The film industry knows that moviegoers love watching geniuses at work, and they may have known it for more than a century, ever since the release of 1909’s Edgar Allan Poe above. The seven-minute silent short, made for the centenary of the titular literary figure’s birth (and subtitled, back in those days before the word biopic, “a Picture Story Founded on Events in His Career”) depicts the 19th-century pioneer of psychological horror composing his best-known work, “The Raven,” even as his wife lays dying of tuberculosis. In real life, the young Virginia Eliza Clemm Poe passed away two years after the poem’s publication, but D.W. Griffith, like a true craftsman of his medium, knew the potential for extra drama when he saw it.
Griffith, who did hundreds of such shorts in the late 1900s and early 1910s, would of course go on to direct two of the most innovative and influential works in cinema history: 1915’s The Birth of a Nation and the following year’s Intolerance. But just before that, in 1914, he further pursued his interest in Poe with a feature called The Avenging Conscience: or, Thou Shalt Not Kill, moving beyond a simple depiction of the author and his working process (or at least his working process as interpreted through the distinctive dramatic style of early silent film) to draw direct inspiration from the work itself.
Even if you’ve never actually read any of Poe’s writing, you’ll surely have absorbed enough of “The Raven” (even if just from The Simpsons) to quote it now and again, just as you’ll surely have heard enough about his 1843 story “The Tell-Tale Heart” to know the plot has something to do with a man tormented by his guilty conscience — and so you’ll probably know which story Griffith chose for this early example of adaptation even before you see its first title card. Just as the filmmaker uses striking light and shadow to evoke Poe’s inner world in the earlier film, here he, in the words of Edgar Allan Poe author Kevin J. Hayes, “brilliantly replicates Poe’s psychological tension in visual terms.”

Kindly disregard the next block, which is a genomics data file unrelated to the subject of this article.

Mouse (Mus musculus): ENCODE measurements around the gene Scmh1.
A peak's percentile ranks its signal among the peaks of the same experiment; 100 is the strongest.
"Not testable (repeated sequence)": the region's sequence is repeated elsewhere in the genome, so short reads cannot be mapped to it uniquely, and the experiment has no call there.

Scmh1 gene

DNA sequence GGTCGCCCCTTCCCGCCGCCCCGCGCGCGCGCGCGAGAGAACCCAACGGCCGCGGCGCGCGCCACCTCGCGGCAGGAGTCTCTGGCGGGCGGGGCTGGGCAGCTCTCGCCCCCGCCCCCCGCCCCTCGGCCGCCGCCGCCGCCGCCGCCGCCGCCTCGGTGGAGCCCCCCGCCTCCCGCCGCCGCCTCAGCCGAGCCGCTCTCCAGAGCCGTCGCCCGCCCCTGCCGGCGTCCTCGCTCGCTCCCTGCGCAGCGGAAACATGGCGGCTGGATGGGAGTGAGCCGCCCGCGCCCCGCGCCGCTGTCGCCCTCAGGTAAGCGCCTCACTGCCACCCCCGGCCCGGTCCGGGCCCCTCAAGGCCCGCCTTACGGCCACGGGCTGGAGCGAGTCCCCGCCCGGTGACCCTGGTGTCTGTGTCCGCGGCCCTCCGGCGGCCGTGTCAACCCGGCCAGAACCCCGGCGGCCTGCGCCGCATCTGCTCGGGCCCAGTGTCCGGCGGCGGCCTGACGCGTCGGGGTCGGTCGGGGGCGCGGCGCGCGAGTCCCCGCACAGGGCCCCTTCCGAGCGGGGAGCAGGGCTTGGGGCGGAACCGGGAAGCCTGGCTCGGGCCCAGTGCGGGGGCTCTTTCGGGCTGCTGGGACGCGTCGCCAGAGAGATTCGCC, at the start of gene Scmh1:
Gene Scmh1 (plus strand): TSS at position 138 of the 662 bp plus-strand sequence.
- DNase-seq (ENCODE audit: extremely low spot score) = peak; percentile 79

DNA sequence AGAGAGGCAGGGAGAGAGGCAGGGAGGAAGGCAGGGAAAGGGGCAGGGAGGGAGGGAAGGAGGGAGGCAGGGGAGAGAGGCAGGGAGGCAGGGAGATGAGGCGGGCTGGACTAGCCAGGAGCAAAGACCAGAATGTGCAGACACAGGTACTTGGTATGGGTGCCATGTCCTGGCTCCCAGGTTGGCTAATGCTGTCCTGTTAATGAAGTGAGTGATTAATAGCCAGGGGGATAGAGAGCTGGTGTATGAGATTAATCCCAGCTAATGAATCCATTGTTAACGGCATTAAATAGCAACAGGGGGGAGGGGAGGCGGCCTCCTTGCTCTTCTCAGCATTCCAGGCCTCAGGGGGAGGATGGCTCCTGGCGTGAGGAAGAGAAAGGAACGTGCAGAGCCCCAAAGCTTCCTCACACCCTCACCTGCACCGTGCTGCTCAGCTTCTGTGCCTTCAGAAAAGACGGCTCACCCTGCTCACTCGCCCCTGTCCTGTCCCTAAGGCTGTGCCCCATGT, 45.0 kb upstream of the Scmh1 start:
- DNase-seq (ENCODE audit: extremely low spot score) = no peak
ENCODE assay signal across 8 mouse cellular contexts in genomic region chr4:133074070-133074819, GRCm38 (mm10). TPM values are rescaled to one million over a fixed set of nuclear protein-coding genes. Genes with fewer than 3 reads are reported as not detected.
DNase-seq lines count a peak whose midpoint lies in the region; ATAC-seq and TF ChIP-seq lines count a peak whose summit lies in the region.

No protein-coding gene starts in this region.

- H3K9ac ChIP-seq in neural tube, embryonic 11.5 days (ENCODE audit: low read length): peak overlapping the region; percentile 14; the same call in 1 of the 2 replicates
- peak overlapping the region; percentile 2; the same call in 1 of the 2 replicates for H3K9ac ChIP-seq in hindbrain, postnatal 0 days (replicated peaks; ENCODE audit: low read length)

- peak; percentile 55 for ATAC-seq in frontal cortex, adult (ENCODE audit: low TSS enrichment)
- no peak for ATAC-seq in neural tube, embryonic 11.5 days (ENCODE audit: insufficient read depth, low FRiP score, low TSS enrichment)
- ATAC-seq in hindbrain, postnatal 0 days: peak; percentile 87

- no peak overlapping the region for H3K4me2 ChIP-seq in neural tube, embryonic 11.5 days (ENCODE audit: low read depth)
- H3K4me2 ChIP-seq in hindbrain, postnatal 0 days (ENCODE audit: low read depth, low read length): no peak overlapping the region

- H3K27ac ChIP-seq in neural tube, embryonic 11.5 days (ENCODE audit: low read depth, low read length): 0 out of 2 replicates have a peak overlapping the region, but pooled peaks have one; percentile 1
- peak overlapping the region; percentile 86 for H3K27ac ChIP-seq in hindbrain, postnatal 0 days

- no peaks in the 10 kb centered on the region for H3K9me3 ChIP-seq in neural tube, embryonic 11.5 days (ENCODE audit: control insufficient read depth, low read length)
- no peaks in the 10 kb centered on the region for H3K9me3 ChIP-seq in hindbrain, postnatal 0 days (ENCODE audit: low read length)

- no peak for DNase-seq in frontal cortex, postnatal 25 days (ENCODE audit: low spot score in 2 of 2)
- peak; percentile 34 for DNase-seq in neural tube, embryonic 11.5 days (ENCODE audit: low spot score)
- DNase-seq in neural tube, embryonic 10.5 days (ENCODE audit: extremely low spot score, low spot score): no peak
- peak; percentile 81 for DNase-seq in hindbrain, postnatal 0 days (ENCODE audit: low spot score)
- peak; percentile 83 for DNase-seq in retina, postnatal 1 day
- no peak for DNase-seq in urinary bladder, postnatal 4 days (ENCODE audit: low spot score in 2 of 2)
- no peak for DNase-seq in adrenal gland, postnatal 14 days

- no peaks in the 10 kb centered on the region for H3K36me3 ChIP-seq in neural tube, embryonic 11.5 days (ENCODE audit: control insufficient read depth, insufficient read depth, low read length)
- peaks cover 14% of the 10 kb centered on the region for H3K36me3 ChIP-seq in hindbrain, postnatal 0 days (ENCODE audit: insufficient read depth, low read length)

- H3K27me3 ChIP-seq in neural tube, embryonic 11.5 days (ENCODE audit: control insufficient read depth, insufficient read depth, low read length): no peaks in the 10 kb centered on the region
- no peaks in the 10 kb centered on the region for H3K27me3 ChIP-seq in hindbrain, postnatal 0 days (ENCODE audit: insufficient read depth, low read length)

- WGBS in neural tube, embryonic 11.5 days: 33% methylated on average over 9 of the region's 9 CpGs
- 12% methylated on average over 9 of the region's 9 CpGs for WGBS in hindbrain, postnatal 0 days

Griffith’s second Poe film incorporates not just the stuff of his work, but more of the stuff of his life as well: “Some aspects of the plot, in which the central character is an orphan as well as an author, are also reminiscent of Poe’s life,” writes Hayes in The Cambridge Companion to Edgar Allan Poe. “The story includes echoes of other writing including ‘Three Sundays in a Week,’ ‘The Pit and the Pendulum,’ ‘The Black Cat,’ and ‘Annabel Lee,'” all “spun together in a story of love, murder, and vengeance, which nonetheless ends happily.” Which brings us to another piece of common cinematic wisdom, apparently known as well by Griffith as by any of his Hollywood successors: everybody loves a happy ending — apparently, once they get in front of the silver screen, even readers of Edgar Allan Poe.
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Based in Seoul, Colin Marshall writes and broadcasts on cities, language, and style. He’s at work on a book about Los Angeles, A Los Angeles Primer, the video series The City in Cinema, the crowdfunded journalism project Where Is the City of the Future?, and the Los Angeles Review of Books’ Korea Blog. Follow him on Twitter at @colinmarshall or on Facebook.